Is There an Ethical Duty to Be Civil to Our Rivals?

AuthorBirdsong, Nicholas

War has been described as politics by other means. At a time when political divisions appear as bitter and personal as ever, the reverse may seem true: Politics is war by other means.

A survey released last year showed that 93% of Americans believe the nation has a civility problem. Around the same number of Republicans and Democrats agree that civility is vital to democracy, and that its absence may cause political gridlock, deter people from entering public service and decrease political engagement.

People who have disagreements are rarely nice about it, and in politics, maybe even less so. Policy divisions often involve controversial issues of significant public concern. Debates can be full of passion, complex underlying realities and competing perspectives.

Yet, respect can be shown even in the midst of fierce competitions.

During the 2008 presidential race, U.S. Senator John McCain defended his opponent, then-U.S. Senator Barack Obama, against the fearful and offensive statements of McCain's own supporters. In one instance he said, "I admire Senator Obama and his accomplishments. I will respect him. I want everyone to be respectful, and let's make sure we are. Because that's the way politics should be conducted in America."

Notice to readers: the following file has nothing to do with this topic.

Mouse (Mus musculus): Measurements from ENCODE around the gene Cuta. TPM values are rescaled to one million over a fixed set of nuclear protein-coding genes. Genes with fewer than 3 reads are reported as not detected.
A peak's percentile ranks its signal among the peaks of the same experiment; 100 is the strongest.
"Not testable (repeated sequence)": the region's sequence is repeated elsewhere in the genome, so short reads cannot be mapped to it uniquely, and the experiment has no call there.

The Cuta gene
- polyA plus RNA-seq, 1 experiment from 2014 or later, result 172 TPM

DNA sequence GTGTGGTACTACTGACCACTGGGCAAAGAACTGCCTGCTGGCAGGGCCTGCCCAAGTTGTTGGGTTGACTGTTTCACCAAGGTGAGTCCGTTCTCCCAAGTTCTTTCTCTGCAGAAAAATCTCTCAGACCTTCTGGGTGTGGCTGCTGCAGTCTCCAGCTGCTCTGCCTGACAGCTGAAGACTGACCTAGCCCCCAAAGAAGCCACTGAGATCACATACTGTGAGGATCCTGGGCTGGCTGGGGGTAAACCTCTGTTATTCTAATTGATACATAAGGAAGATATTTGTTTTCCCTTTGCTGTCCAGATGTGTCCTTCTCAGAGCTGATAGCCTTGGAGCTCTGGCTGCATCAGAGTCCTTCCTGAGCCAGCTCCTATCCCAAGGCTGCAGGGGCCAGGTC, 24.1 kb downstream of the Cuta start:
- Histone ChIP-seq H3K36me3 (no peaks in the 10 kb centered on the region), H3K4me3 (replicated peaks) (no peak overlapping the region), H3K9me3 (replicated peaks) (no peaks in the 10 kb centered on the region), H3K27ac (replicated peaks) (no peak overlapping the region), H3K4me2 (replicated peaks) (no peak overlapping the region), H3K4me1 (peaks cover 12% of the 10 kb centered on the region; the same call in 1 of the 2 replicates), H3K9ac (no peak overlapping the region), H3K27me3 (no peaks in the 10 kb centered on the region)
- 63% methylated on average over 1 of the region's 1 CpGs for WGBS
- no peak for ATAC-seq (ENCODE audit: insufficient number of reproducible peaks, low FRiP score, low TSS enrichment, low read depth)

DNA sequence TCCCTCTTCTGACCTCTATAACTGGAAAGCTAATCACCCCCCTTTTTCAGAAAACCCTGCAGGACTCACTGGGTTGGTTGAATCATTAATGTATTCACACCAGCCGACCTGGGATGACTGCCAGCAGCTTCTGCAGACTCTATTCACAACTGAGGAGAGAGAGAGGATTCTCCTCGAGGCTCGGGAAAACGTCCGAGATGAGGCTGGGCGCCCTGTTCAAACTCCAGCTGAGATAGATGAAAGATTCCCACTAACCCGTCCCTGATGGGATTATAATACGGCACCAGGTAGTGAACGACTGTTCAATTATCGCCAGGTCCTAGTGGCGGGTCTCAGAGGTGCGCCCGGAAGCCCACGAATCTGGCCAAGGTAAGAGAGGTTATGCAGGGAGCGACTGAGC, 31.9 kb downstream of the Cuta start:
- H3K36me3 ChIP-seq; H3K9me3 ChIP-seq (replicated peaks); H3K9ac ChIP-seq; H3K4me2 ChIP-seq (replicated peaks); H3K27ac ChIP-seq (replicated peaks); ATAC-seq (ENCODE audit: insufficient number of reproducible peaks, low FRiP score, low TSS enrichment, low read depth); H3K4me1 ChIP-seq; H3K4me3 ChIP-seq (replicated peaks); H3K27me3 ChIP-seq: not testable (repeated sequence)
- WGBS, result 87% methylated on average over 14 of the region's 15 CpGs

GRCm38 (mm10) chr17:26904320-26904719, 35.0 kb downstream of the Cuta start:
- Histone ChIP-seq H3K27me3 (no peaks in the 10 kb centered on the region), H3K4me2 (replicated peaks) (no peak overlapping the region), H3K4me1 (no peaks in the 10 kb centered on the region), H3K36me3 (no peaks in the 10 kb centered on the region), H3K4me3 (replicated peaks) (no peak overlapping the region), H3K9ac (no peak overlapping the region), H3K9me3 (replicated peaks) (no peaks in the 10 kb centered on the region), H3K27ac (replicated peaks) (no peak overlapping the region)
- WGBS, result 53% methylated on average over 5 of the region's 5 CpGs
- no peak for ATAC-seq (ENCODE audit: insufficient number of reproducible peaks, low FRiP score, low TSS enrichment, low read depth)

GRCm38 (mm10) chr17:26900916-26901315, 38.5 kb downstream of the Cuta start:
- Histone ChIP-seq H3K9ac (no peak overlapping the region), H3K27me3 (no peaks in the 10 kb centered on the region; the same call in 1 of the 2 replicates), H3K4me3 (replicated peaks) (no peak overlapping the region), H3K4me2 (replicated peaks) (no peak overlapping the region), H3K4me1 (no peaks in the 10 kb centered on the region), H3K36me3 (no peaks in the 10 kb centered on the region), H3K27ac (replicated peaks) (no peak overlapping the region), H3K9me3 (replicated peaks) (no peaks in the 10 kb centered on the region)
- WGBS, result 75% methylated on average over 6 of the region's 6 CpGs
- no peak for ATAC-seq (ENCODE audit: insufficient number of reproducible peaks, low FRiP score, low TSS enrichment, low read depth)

Chelsea Clinton, whose family has been in bitter personal conflict with President Donald Trump, chastised media outlets several times for their coverage of Trump's youngest son.

Social norms of courtesy, politeness and respect can help avoid the gridlock that plagues some divided legislative bodies. This may lead to policies beneficial for all sides, according to an NCSL report. Traditions of mutual respect between debating sides tend to enable productive compromises even among polarized legislatures.

Self-interest might also provide a motivation to be civil.

Intensely negative campaign strategies have been shown to lower the favorability ratings of all sides in an election. In some instances, the backfire from uncivil attacks may exceed damage done to a rival.

Even when uncivil criticisms work, they may do lasting harm to the public perception of...

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